Coronavirus now has killed 170 in China

China reported its biggest single-day jump in novel coronavirus deaths on Thursday, as 38 people died within 24 hours. All but one of the deaths were in Hubei.

The spiralling death toll, now 170 nationwide came amidst confirmation that three Japanese evacuated from the outbreak’s epicentre were infected.

This has deepened fears about a global contagion.

The World Health Organization, which initially downplayed the severity of the disease warned all governments to be “on alert” as it weighed whether to declare a global health emergency.

As foreign countries evacuated their citizens from Wuhan, the locked-down city where the virus was first detected, concern over the economic impact has steadily intensified.

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Airlines have suspended services to China and companies from Starbucks to Tesla have shuttered stores and production lines.

Chinese authorities have taken extraordinary steps to arrest the virus’s spread, including effectively locking down more than 50 million people in Wuhan and surrounding Hubei province.

But that was yet to pay dividends as the number of confirmed new cases has grown steadily to 7,711, according to the National Health Commission said.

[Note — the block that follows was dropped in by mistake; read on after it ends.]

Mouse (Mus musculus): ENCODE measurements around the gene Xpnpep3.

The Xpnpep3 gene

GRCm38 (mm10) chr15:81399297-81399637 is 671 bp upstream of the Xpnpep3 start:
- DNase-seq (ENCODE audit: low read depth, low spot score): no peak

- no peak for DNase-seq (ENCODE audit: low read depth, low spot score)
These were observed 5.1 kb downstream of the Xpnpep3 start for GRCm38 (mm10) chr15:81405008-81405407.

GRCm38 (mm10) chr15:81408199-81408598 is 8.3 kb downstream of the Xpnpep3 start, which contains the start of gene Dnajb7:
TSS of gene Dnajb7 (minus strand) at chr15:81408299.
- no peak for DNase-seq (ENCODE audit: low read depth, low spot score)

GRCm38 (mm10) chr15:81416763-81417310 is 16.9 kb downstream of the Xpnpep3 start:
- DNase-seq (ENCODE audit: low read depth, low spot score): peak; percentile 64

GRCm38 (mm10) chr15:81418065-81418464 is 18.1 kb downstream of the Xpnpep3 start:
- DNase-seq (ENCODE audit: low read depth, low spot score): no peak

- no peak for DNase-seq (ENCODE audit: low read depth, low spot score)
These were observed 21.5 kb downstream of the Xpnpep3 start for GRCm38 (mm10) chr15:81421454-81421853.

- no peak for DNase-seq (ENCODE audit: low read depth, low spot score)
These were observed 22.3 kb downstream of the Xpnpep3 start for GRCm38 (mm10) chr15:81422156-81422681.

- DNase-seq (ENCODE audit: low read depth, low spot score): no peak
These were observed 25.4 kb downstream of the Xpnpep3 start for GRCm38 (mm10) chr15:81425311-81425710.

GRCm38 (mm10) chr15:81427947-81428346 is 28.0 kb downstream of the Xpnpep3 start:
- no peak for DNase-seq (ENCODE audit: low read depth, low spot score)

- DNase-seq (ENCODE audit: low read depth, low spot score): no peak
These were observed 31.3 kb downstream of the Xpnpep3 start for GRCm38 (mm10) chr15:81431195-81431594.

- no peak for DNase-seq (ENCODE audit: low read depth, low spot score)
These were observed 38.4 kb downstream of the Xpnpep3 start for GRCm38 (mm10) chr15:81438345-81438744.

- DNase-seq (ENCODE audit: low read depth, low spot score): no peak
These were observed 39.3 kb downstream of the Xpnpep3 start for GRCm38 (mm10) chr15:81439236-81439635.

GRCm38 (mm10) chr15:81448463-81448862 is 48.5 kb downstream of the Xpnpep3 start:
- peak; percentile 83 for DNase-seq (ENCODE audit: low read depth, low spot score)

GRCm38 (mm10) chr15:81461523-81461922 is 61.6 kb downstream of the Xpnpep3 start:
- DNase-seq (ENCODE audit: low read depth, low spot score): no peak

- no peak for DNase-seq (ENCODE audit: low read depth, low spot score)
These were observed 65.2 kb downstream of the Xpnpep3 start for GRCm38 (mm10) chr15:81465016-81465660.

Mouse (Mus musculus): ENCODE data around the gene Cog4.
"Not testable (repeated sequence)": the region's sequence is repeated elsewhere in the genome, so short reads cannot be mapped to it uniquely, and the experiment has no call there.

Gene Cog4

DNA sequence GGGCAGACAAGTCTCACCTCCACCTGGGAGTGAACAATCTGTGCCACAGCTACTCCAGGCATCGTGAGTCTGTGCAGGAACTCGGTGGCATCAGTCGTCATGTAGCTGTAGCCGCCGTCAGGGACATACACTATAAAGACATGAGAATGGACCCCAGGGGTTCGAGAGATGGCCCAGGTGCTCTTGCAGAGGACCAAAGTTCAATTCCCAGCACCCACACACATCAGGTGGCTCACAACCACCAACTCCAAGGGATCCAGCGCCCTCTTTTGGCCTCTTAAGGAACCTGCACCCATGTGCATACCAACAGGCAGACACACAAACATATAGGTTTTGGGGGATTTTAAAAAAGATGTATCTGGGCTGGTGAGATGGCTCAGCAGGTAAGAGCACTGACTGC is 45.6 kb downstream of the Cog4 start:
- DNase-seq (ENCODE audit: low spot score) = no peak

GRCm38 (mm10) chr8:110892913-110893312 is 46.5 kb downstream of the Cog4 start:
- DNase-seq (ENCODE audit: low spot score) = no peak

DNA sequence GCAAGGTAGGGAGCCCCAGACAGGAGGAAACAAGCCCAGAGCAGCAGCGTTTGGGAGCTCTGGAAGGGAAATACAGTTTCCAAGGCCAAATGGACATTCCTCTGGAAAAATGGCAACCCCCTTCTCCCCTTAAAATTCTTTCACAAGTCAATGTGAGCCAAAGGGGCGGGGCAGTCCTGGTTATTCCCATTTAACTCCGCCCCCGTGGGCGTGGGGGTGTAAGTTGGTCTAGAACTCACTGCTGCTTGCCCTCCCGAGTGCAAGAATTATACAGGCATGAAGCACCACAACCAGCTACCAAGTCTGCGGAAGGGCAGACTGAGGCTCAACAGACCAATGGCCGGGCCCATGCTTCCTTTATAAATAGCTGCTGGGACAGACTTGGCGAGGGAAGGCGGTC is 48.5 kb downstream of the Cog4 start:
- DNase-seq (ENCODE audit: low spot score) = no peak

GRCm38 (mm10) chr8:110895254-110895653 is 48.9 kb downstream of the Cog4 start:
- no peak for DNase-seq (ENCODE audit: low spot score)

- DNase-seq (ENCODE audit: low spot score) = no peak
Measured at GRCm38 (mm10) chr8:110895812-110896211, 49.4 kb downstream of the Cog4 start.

Another 81,000 people were under observation for possible infection.

The pathogen is believed to have been spawned in a market that sold wild game, spreading far and wide by a Lunar New Year holiday season in which hundreds of millions of Chinese travel domestically or abroad.

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Japan’s infection rate grew to 11 after three Japanese citizens among more than 200 on an evacuation flight Wednesday tested positive.

Officials had already confirmed two cases in which patients tested positive without having travelled to China, adding to anxiety over human-to-human transmission of the respiratory disease.

“We are in a truly new situation,” Health Minister Katsunobu Kato told parliament.

The fact that two of the three new confirmed Japanese cases showed no symptoms underscored the scale of the challenge for health workers.

The WHO has come under fire after it last week declined to declare a global health emergency.

The global health body’s chief Tedros Adhanom Ghebreyesus expressed regret for what he called a “human error” in the WHO’s assessment.

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WHO’s Emergency Committee will meet Thursday to decide whether to declare an emergency — which could lead to travel or trade barriers.

“The whole world needs to take action,” Michael Ryan, head of the WHO Health Emergencies Programme, told reporters in Geneva.